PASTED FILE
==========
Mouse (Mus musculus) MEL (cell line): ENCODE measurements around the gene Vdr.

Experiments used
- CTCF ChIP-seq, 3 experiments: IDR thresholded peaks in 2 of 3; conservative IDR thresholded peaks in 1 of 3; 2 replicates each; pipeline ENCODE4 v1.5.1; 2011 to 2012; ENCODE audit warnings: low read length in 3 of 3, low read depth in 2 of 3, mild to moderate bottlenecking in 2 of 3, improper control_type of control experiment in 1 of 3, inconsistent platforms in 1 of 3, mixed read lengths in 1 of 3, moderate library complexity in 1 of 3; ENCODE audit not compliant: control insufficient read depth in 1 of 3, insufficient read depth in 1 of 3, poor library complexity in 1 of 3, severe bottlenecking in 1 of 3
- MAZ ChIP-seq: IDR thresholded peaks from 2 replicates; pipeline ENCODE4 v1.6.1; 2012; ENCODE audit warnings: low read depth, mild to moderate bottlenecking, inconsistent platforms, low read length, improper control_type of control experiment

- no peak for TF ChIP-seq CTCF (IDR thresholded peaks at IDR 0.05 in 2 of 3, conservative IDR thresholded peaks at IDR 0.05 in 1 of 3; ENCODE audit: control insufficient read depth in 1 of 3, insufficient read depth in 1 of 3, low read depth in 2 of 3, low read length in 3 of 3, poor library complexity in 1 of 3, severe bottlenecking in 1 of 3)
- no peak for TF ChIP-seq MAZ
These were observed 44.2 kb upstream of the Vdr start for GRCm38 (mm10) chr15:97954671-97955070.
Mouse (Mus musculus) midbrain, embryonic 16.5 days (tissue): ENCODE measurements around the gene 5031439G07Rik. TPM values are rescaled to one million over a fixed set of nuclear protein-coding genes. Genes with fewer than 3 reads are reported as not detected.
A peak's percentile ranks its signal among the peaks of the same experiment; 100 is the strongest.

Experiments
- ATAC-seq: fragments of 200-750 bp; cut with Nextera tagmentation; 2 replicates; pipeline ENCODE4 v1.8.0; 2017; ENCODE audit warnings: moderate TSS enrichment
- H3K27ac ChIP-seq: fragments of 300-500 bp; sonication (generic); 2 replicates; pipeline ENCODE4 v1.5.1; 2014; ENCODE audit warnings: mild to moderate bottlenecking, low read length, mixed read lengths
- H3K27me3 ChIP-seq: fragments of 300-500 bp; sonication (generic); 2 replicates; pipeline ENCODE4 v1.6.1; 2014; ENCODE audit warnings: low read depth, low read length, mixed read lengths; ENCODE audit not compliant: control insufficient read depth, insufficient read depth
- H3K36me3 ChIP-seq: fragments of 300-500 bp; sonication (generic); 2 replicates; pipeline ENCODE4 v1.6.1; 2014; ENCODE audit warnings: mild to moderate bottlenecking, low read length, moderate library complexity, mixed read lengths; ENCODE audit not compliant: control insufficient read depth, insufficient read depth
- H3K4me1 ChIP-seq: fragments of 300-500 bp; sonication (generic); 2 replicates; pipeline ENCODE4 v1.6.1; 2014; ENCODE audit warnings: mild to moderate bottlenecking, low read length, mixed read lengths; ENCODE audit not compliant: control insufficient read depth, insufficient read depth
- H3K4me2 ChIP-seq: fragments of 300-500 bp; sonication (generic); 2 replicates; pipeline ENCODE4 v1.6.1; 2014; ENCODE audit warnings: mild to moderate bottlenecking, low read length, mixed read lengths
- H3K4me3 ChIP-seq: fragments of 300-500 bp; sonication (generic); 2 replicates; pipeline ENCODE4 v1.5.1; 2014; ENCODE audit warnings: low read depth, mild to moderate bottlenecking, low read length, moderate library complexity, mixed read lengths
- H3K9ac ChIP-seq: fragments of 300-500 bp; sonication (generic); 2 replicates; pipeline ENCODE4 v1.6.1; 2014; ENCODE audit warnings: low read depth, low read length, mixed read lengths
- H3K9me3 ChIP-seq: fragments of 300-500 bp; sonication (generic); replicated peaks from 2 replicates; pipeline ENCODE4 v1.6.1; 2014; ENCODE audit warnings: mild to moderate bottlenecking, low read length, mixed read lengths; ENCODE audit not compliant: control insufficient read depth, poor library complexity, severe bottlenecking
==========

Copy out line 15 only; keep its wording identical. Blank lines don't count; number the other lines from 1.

- H3K4me1 ChIP-seq: fragments of 300-500 bp; sonication (generic); 2 replicates; pipeline ENCODE4 v1.6.1; 2014; ENCODE audit warnings: mild to moderate bottlenecking, low read length, mixed read lengths; ENCODE audit not compliant: control insufficient read depth, insufficient read depth